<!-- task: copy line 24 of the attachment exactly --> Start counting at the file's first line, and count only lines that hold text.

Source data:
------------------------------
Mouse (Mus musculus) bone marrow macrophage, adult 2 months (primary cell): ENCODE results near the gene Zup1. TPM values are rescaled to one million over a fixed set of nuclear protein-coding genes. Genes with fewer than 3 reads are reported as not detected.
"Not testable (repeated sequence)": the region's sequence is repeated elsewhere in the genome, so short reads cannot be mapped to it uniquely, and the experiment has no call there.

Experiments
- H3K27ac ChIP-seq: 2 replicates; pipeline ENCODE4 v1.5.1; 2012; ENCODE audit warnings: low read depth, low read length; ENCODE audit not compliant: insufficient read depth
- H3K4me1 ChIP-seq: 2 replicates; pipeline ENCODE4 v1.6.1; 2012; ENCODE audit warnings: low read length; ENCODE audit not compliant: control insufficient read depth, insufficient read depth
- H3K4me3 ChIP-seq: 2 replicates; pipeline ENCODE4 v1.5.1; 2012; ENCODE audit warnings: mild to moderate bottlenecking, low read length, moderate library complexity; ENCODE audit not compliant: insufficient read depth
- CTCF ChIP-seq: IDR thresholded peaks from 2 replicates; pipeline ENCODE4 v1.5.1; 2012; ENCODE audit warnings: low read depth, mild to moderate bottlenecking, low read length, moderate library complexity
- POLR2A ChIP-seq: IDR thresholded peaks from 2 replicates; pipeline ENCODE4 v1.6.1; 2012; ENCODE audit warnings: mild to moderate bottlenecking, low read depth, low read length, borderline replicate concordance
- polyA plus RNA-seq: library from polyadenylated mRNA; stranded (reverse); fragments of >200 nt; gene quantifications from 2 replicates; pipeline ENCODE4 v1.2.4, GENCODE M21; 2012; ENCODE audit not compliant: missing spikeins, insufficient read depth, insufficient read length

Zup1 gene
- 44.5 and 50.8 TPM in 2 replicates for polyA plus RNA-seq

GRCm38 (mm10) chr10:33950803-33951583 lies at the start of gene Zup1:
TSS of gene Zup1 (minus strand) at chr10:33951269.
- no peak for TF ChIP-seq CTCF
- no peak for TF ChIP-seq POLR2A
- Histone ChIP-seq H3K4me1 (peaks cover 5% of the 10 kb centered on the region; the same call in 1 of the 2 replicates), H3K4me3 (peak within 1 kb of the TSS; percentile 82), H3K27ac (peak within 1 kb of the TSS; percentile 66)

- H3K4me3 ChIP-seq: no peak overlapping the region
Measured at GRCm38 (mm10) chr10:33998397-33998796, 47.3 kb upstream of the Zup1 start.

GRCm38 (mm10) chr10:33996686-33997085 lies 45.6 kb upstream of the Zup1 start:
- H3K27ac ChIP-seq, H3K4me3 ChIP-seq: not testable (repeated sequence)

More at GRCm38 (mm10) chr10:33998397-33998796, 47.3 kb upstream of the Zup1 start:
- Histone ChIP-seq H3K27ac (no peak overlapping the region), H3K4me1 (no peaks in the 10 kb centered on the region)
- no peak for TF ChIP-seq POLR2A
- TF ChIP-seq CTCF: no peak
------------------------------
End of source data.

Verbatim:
- TF ChIP-seq CTCF: no peak